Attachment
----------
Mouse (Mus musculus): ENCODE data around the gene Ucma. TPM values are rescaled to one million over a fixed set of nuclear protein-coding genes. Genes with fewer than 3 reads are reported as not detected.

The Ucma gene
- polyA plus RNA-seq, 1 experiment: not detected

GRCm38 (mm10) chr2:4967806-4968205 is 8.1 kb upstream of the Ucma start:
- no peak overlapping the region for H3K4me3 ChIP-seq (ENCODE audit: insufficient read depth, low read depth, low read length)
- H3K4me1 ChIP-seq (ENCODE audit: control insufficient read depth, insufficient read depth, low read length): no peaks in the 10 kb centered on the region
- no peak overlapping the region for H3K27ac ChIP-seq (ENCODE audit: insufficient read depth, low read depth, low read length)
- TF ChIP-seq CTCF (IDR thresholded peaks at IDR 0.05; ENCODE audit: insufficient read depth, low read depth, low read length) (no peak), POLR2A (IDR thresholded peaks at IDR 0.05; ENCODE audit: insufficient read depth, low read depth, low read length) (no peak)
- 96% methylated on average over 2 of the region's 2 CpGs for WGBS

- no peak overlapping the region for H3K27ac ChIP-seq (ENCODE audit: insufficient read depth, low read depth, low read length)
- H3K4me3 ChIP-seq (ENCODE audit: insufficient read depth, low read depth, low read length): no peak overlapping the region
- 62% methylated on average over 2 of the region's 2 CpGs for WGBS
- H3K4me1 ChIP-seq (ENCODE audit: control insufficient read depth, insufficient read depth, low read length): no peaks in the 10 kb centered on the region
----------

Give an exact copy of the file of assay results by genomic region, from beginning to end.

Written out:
Mouse (Mus musculus): ENCODE data around the gene Ucma. TPM values are rescaled to one million over a fixed set of nuclear protein-coding genes. Genes with fewer than 3 reads are reported as not detected.

The Ucma gene
- polyA plus RNA-seq, 1 experiment: not detected

GRCm38 (mm10) chr2:4967806-4968205 is 8.1 kb upstream of the Ucma start:
- no peak overlapping the region for H3K4me3 ChIP-seq (ENCODE audit: insufficient read depth, low read depth, low read length)
- H3K4me1 ChIP-seq (ENCODE audit: control insufficient read depth, insufficient read depth, low read length): no peaks in the 10 kb centered on the region
- no peak overlapping the region for H3K27ac ChIP-seq (ENCODE audit: insufficient read depth, low read depth, low read length)
- TF ChIP-seq CTCF (IDR thresholded peaks at IDR 0.05; ENCODE audit: insufficient read depth, low read depth, low read length) (no peak), POLR2A (IDR thresholded peaks at IDR 0.05; ENCODE audit: insufficient read depth, low read depth, low read length) (no peak)
- 96% methylated on average over 2 of the region's 2 CpGs for WGBS

- no peak overlapping the region for H3K27ac ChIP-seq (ENCODE audit: insufficient read depth, low read depth, low read length)
- H3K4me3 ChIP-seq (ENCODE audit: insufficient read depth, low read depth, low read length): no peak overlapping the region
- 62% methylated on average over 2 of the region's 2 CpGs for WGBS
- H3K4me1 ChIP-seq (ENCODE audit: control insufficient read depth, insufficient read depth, low read length): no peaks in the 10 kb centered on the region